Summary: Paul’s letter to the Galations is a teaching and reinforcement document sent to the church of believers in the area originally ruled by the King of Galatia. From Paul’s journey with Barnabas this would have included Pisidian Antioch, Iconium, Lystra, and Derbe. Some significant confusion had developed in the believers because of the incorrect teachings of believers from Judea who professed a requirement to hold to the old ways (observation of the Jewish Laws) in addition to the message of the gospel (salvation through Jesus Christ). By attempting to do both the implication was that Christ had not “fully” fulfilled the law (see Matthew 5:17) and, as such, it was still a requirement. There was also the issue of the gift of salvation being shared with Gentiles within them also having to adhere to the same rules and principles that the Jews had (circumcision being a specific outward sign).
The confusion likely stems from Exodus 12:48 that required a non-jew “alien” living in the household of a jew to be circumcised before he could participate in the passover.
6. a.True gospel: Galations 1: 3b-4: Jesus Christ, who gave himself for our sins to rescue us from the present evil age, according to the will of our God and Father
b. That we are redeemed from the bondage of our sins only through the grace of God that Jesus Christ was made man and died, paying the price of justice for our sins if we accept His word and believe in Him.
7. (Challenge) Galatians 2:4 – The freedom we have in Christ Jesus; Galatians 3:3–5, 10–11 – Attain through human effort?, because of law of because of belief?, Cursed under the law, (Deut. 27:26 ), no one justified by the law; 5:1–7. Either justified by the law or by faith – not both – justified by the law = fallen from grace, 5:6 the only thing that counts is faith)
Rom 3: 28-31: 28 For we maintain that a person is justified by faith apart from the works of the law. 29 Or is God the God of Jews only? Is he not the God of Gentiles too? Yes, of Gentiles too, 30 since there is only one God, who will justify the circumcised by faith and the uncircumcised through that same faith. 31 Do we, then, nullify the law by this faith? Not at all! Rather, we uphold the law.
8. (Challenge) “False brothers”
Acts 15:5 – Believers who belonged to the party of the pharisees
Galatians 2:11–13 – Came from James, belonged to the circumcision group, Hypocrites
Galatians 5:1–7 – Enslavers, Trying to be justified by law, aliens from Christ
Galatians 6:12–13 – Those who want to make a good impression outwardly, they may boast
There are 3 main questions raised and answered in the verses we cover today – all critical to the “true faith”
1. Faith alone or faith plus works? Circumcision was never intended to “pay the price of salvation.” It was always an outward sign of an inward commitment and covenant from God’s people to their Lord. However, it was always the heart that mattered. Otherwise, how could Jesus have called the circumcised pharisees a brood of vipers? They had fallen more in love with the ritual of the law than they did the God whom the law was meant to honor. They confused the what for the why. Gal 5:6, “The only thing that counts is faith expressing itself through love.”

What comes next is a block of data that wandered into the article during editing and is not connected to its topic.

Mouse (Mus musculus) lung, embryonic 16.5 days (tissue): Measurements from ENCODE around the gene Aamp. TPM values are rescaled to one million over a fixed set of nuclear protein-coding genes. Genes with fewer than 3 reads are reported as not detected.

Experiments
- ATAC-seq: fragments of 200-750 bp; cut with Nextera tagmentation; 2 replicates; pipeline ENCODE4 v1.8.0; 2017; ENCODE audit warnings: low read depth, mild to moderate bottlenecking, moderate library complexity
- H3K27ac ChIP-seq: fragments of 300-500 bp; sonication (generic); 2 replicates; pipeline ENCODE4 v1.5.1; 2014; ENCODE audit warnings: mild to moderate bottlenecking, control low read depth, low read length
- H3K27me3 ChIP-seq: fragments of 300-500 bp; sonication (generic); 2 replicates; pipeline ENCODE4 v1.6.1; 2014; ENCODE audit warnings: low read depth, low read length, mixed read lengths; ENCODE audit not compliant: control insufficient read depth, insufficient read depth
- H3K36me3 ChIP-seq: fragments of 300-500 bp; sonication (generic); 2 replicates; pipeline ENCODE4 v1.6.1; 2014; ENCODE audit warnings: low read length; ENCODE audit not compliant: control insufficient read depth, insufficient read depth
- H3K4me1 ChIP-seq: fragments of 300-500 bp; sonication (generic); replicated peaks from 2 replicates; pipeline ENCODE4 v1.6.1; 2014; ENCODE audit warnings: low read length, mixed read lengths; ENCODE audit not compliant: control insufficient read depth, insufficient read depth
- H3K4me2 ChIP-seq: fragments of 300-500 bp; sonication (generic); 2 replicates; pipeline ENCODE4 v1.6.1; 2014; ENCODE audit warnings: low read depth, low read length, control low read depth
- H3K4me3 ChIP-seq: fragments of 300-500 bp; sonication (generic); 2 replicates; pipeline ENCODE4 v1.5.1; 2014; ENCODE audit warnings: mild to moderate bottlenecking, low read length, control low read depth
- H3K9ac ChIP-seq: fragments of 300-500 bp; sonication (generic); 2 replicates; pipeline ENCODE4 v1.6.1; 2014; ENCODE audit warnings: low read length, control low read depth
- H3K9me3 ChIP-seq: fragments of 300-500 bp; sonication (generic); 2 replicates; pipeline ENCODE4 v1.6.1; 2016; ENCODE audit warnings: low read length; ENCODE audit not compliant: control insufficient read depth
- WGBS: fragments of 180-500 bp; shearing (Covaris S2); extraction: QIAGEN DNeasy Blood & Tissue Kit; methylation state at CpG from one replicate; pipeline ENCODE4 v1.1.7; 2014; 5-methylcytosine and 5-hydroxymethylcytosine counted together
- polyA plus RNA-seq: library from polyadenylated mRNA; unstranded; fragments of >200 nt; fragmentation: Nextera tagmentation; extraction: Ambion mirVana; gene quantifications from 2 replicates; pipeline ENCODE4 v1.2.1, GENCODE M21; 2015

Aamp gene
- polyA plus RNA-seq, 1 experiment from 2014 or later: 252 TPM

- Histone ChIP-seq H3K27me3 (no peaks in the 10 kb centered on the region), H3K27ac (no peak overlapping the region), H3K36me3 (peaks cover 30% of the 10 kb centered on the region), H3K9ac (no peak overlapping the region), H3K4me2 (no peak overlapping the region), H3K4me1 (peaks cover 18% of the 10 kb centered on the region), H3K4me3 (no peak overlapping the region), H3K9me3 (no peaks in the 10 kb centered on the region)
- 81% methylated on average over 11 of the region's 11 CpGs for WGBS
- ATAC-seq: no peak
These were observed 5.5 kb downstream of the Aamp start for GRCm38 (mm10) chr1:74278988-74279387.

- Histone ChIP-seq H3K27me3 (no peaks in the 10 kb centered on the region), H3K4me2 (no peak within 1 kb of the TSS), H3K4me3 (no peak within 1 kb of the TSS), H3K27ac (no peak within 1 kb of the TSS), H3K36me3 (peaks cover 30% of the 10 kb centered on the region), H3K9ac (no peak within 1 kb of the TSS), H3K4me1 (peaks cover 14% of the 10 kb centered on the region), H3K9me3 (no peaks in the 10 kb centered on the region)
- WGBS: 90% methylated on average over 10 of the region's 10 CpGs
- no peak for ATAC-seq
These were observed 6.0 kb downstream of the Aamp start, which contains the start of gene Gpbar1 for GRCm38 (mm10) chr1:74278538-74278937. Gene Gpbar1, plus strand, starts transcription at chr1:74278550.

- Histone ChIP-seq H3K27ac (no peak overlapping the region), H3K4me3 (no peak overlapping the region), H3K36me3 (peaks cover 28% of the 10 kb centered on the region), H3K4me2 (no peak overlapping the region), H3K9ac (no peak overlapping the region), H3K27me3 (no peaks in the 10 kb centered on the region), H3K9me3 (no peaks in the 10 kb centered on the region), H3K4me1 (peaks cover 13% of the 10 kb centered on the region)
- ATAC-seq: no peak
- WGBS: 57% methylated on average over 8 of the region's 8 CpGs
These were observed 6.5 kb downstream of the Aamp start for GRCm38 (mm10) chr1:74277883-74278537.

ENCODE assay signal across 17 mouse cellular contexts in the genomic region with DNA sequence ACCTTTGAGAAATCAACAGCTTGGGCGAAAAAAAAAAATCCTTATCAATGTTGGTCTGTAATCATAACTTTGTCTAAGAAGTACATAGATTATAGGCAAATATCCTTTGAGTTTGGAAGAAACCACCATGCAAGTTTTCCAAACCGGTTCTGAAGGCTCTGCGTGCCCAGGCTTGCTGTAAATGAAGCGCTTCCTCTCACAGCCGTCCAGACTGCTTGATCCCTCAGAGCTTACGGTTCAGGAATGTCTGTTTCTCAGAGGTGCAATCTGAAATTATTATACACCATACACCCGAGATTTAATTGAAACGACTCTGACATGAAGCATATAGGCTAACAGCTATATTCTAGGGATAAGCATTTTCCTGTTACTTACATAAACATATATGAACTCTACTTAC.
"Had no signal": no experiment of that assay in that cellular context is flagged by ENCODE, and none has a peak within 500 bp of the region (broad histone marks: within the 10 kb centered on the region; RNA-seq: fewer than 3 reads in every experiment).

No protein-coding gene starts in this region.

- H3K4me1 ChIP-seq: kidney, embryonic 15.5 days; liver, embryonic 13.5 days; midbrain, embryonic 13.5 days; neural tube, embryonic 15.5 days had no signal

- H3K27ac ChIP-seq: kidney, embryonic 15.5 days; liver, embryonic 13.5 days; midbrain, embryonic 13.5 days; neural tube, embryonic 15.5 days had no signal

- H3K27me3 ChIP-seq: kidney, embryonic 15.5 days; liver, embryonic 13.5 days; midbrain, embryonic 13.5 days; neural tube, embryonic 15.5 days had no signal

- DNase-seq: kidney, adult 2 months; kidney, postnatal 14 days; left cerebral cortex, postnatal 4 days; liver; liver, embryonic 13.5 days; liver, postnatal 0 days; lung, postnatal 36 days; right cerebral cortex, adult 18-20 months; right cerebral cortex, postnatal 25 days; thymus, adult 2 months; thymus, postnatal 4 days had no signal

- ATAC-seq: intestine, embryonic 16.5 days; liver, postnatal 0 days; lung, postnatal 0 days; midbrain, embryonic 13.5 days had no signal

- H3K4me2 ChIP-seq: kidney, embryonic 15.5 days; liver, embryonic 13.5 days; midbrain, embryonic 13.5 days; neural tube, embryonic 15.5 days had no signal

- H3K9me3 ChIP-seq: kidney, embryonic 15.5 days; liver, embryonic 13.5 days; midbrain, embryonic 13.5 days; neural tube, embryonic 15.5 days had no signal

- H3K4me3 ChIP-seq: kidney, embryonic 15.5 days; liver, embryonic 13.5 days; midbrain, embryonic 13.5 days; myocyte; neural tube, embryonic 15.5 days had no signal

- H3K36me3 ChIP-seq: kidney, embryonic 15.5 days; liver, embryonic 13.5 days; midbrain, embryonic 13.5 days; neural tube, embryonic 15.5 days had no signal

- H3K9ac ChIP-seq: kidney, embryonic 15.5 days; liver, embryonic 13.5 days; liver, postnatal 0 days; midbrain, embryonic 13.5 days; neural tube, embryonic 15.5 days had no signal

2. If the law is not abolished, then what still applies considering it has been fulfilled? In regard to salvation, the price is paid. Period. As difficult as it is to understand or accept, the horrific acts we may perform while on the earth are insignificant to God in comparison to our belief in Him. This was clearly demonstrated by Christ on the cross in His conversation with the crucified thief. If our wickedness does not compare then neither do our good deeds. We do not “earn” salvation by them and implying we follow any law to earn freedom takes away from the one who paid the price of our freedom. Does that mean we ignore God’s commandments and his direction on how we are to live and love each other? Of course not, but we do them to honor our Lord not to earn His love or favor, those are things only He can give freely. We do them out of honor and respect, not out of obligation under threat.
3. Is it acceptable for christians to look and live differently? To me, this is the biggest unspoken question and one that many christians and churches struggle to overcome even today. The Judeazers wanted all christians to look and live like them. We all have prejudices, some more ugly and hateful than others (the prejudices that is), but they are there. What does a good pastor look like or sound like? What kind of up-bringing do you need to have had to be a church leader? Even BSF seemed to struggle in this area for a period of time: what does a christian leader look like? can they be overweight? can they dress differently? I’m glad to see the prejudices and stereotypes being challenged and changed – God wants the heart of His church.